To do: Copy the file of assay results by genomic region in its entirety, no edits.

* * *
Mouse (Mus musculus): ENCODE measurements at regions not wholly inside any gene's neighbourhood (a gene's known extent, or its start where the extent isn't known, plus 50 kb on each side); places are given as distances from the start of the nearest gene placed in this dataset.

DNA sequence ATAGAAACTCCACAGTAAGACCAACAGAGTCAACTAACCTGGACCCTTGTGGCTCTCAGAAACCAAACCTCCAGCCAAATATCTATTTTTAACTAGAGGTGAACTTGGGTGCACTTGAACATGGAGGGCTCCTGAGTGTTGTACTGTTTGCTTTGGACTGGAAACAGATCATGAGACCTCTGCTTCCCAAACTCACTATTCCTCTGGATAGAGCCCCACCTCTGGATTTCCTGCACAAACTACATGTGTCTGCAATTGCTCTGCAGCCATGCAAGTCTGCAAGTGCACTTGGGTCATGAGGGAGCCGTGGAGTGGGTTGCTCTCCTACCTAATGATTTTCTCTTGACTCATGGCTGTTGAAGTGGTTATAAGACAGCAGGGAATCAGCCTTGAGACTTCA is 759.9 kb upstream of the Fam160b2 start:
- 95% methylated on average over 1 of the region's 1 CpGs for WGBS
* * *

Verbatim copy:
Mouse (Mus musculus): ENCODE measurements at regions not wholly inside any gene's neighbourhood (a gene's known extent, or its start where the extent isn't known, plus 50 kb on each side); places are given as distances from the start of the nearest gene placed in this dataset.

DNA sequence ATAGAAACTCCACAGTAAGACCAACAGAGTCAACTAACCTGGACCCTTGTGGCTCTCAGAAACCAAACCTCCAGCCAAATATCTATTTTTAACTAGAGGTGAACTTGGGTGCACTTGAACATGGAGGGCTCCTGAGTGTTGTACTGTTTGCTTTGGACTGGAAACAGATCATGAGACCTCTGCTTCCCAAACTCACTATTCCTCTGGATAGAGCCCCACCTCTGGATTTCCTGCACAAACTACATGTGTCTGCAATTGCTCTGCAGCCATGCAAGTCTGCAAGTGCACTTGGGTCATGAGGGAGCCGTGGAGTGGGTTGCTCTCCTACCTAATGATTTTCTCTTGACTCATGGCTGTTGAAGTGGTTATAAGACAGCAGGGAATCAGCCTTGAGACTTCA is 759.9 kb upstream of the Fam160b2 start:
- 95% methylated on average over 1 of the region's 1 CpGs for WGBS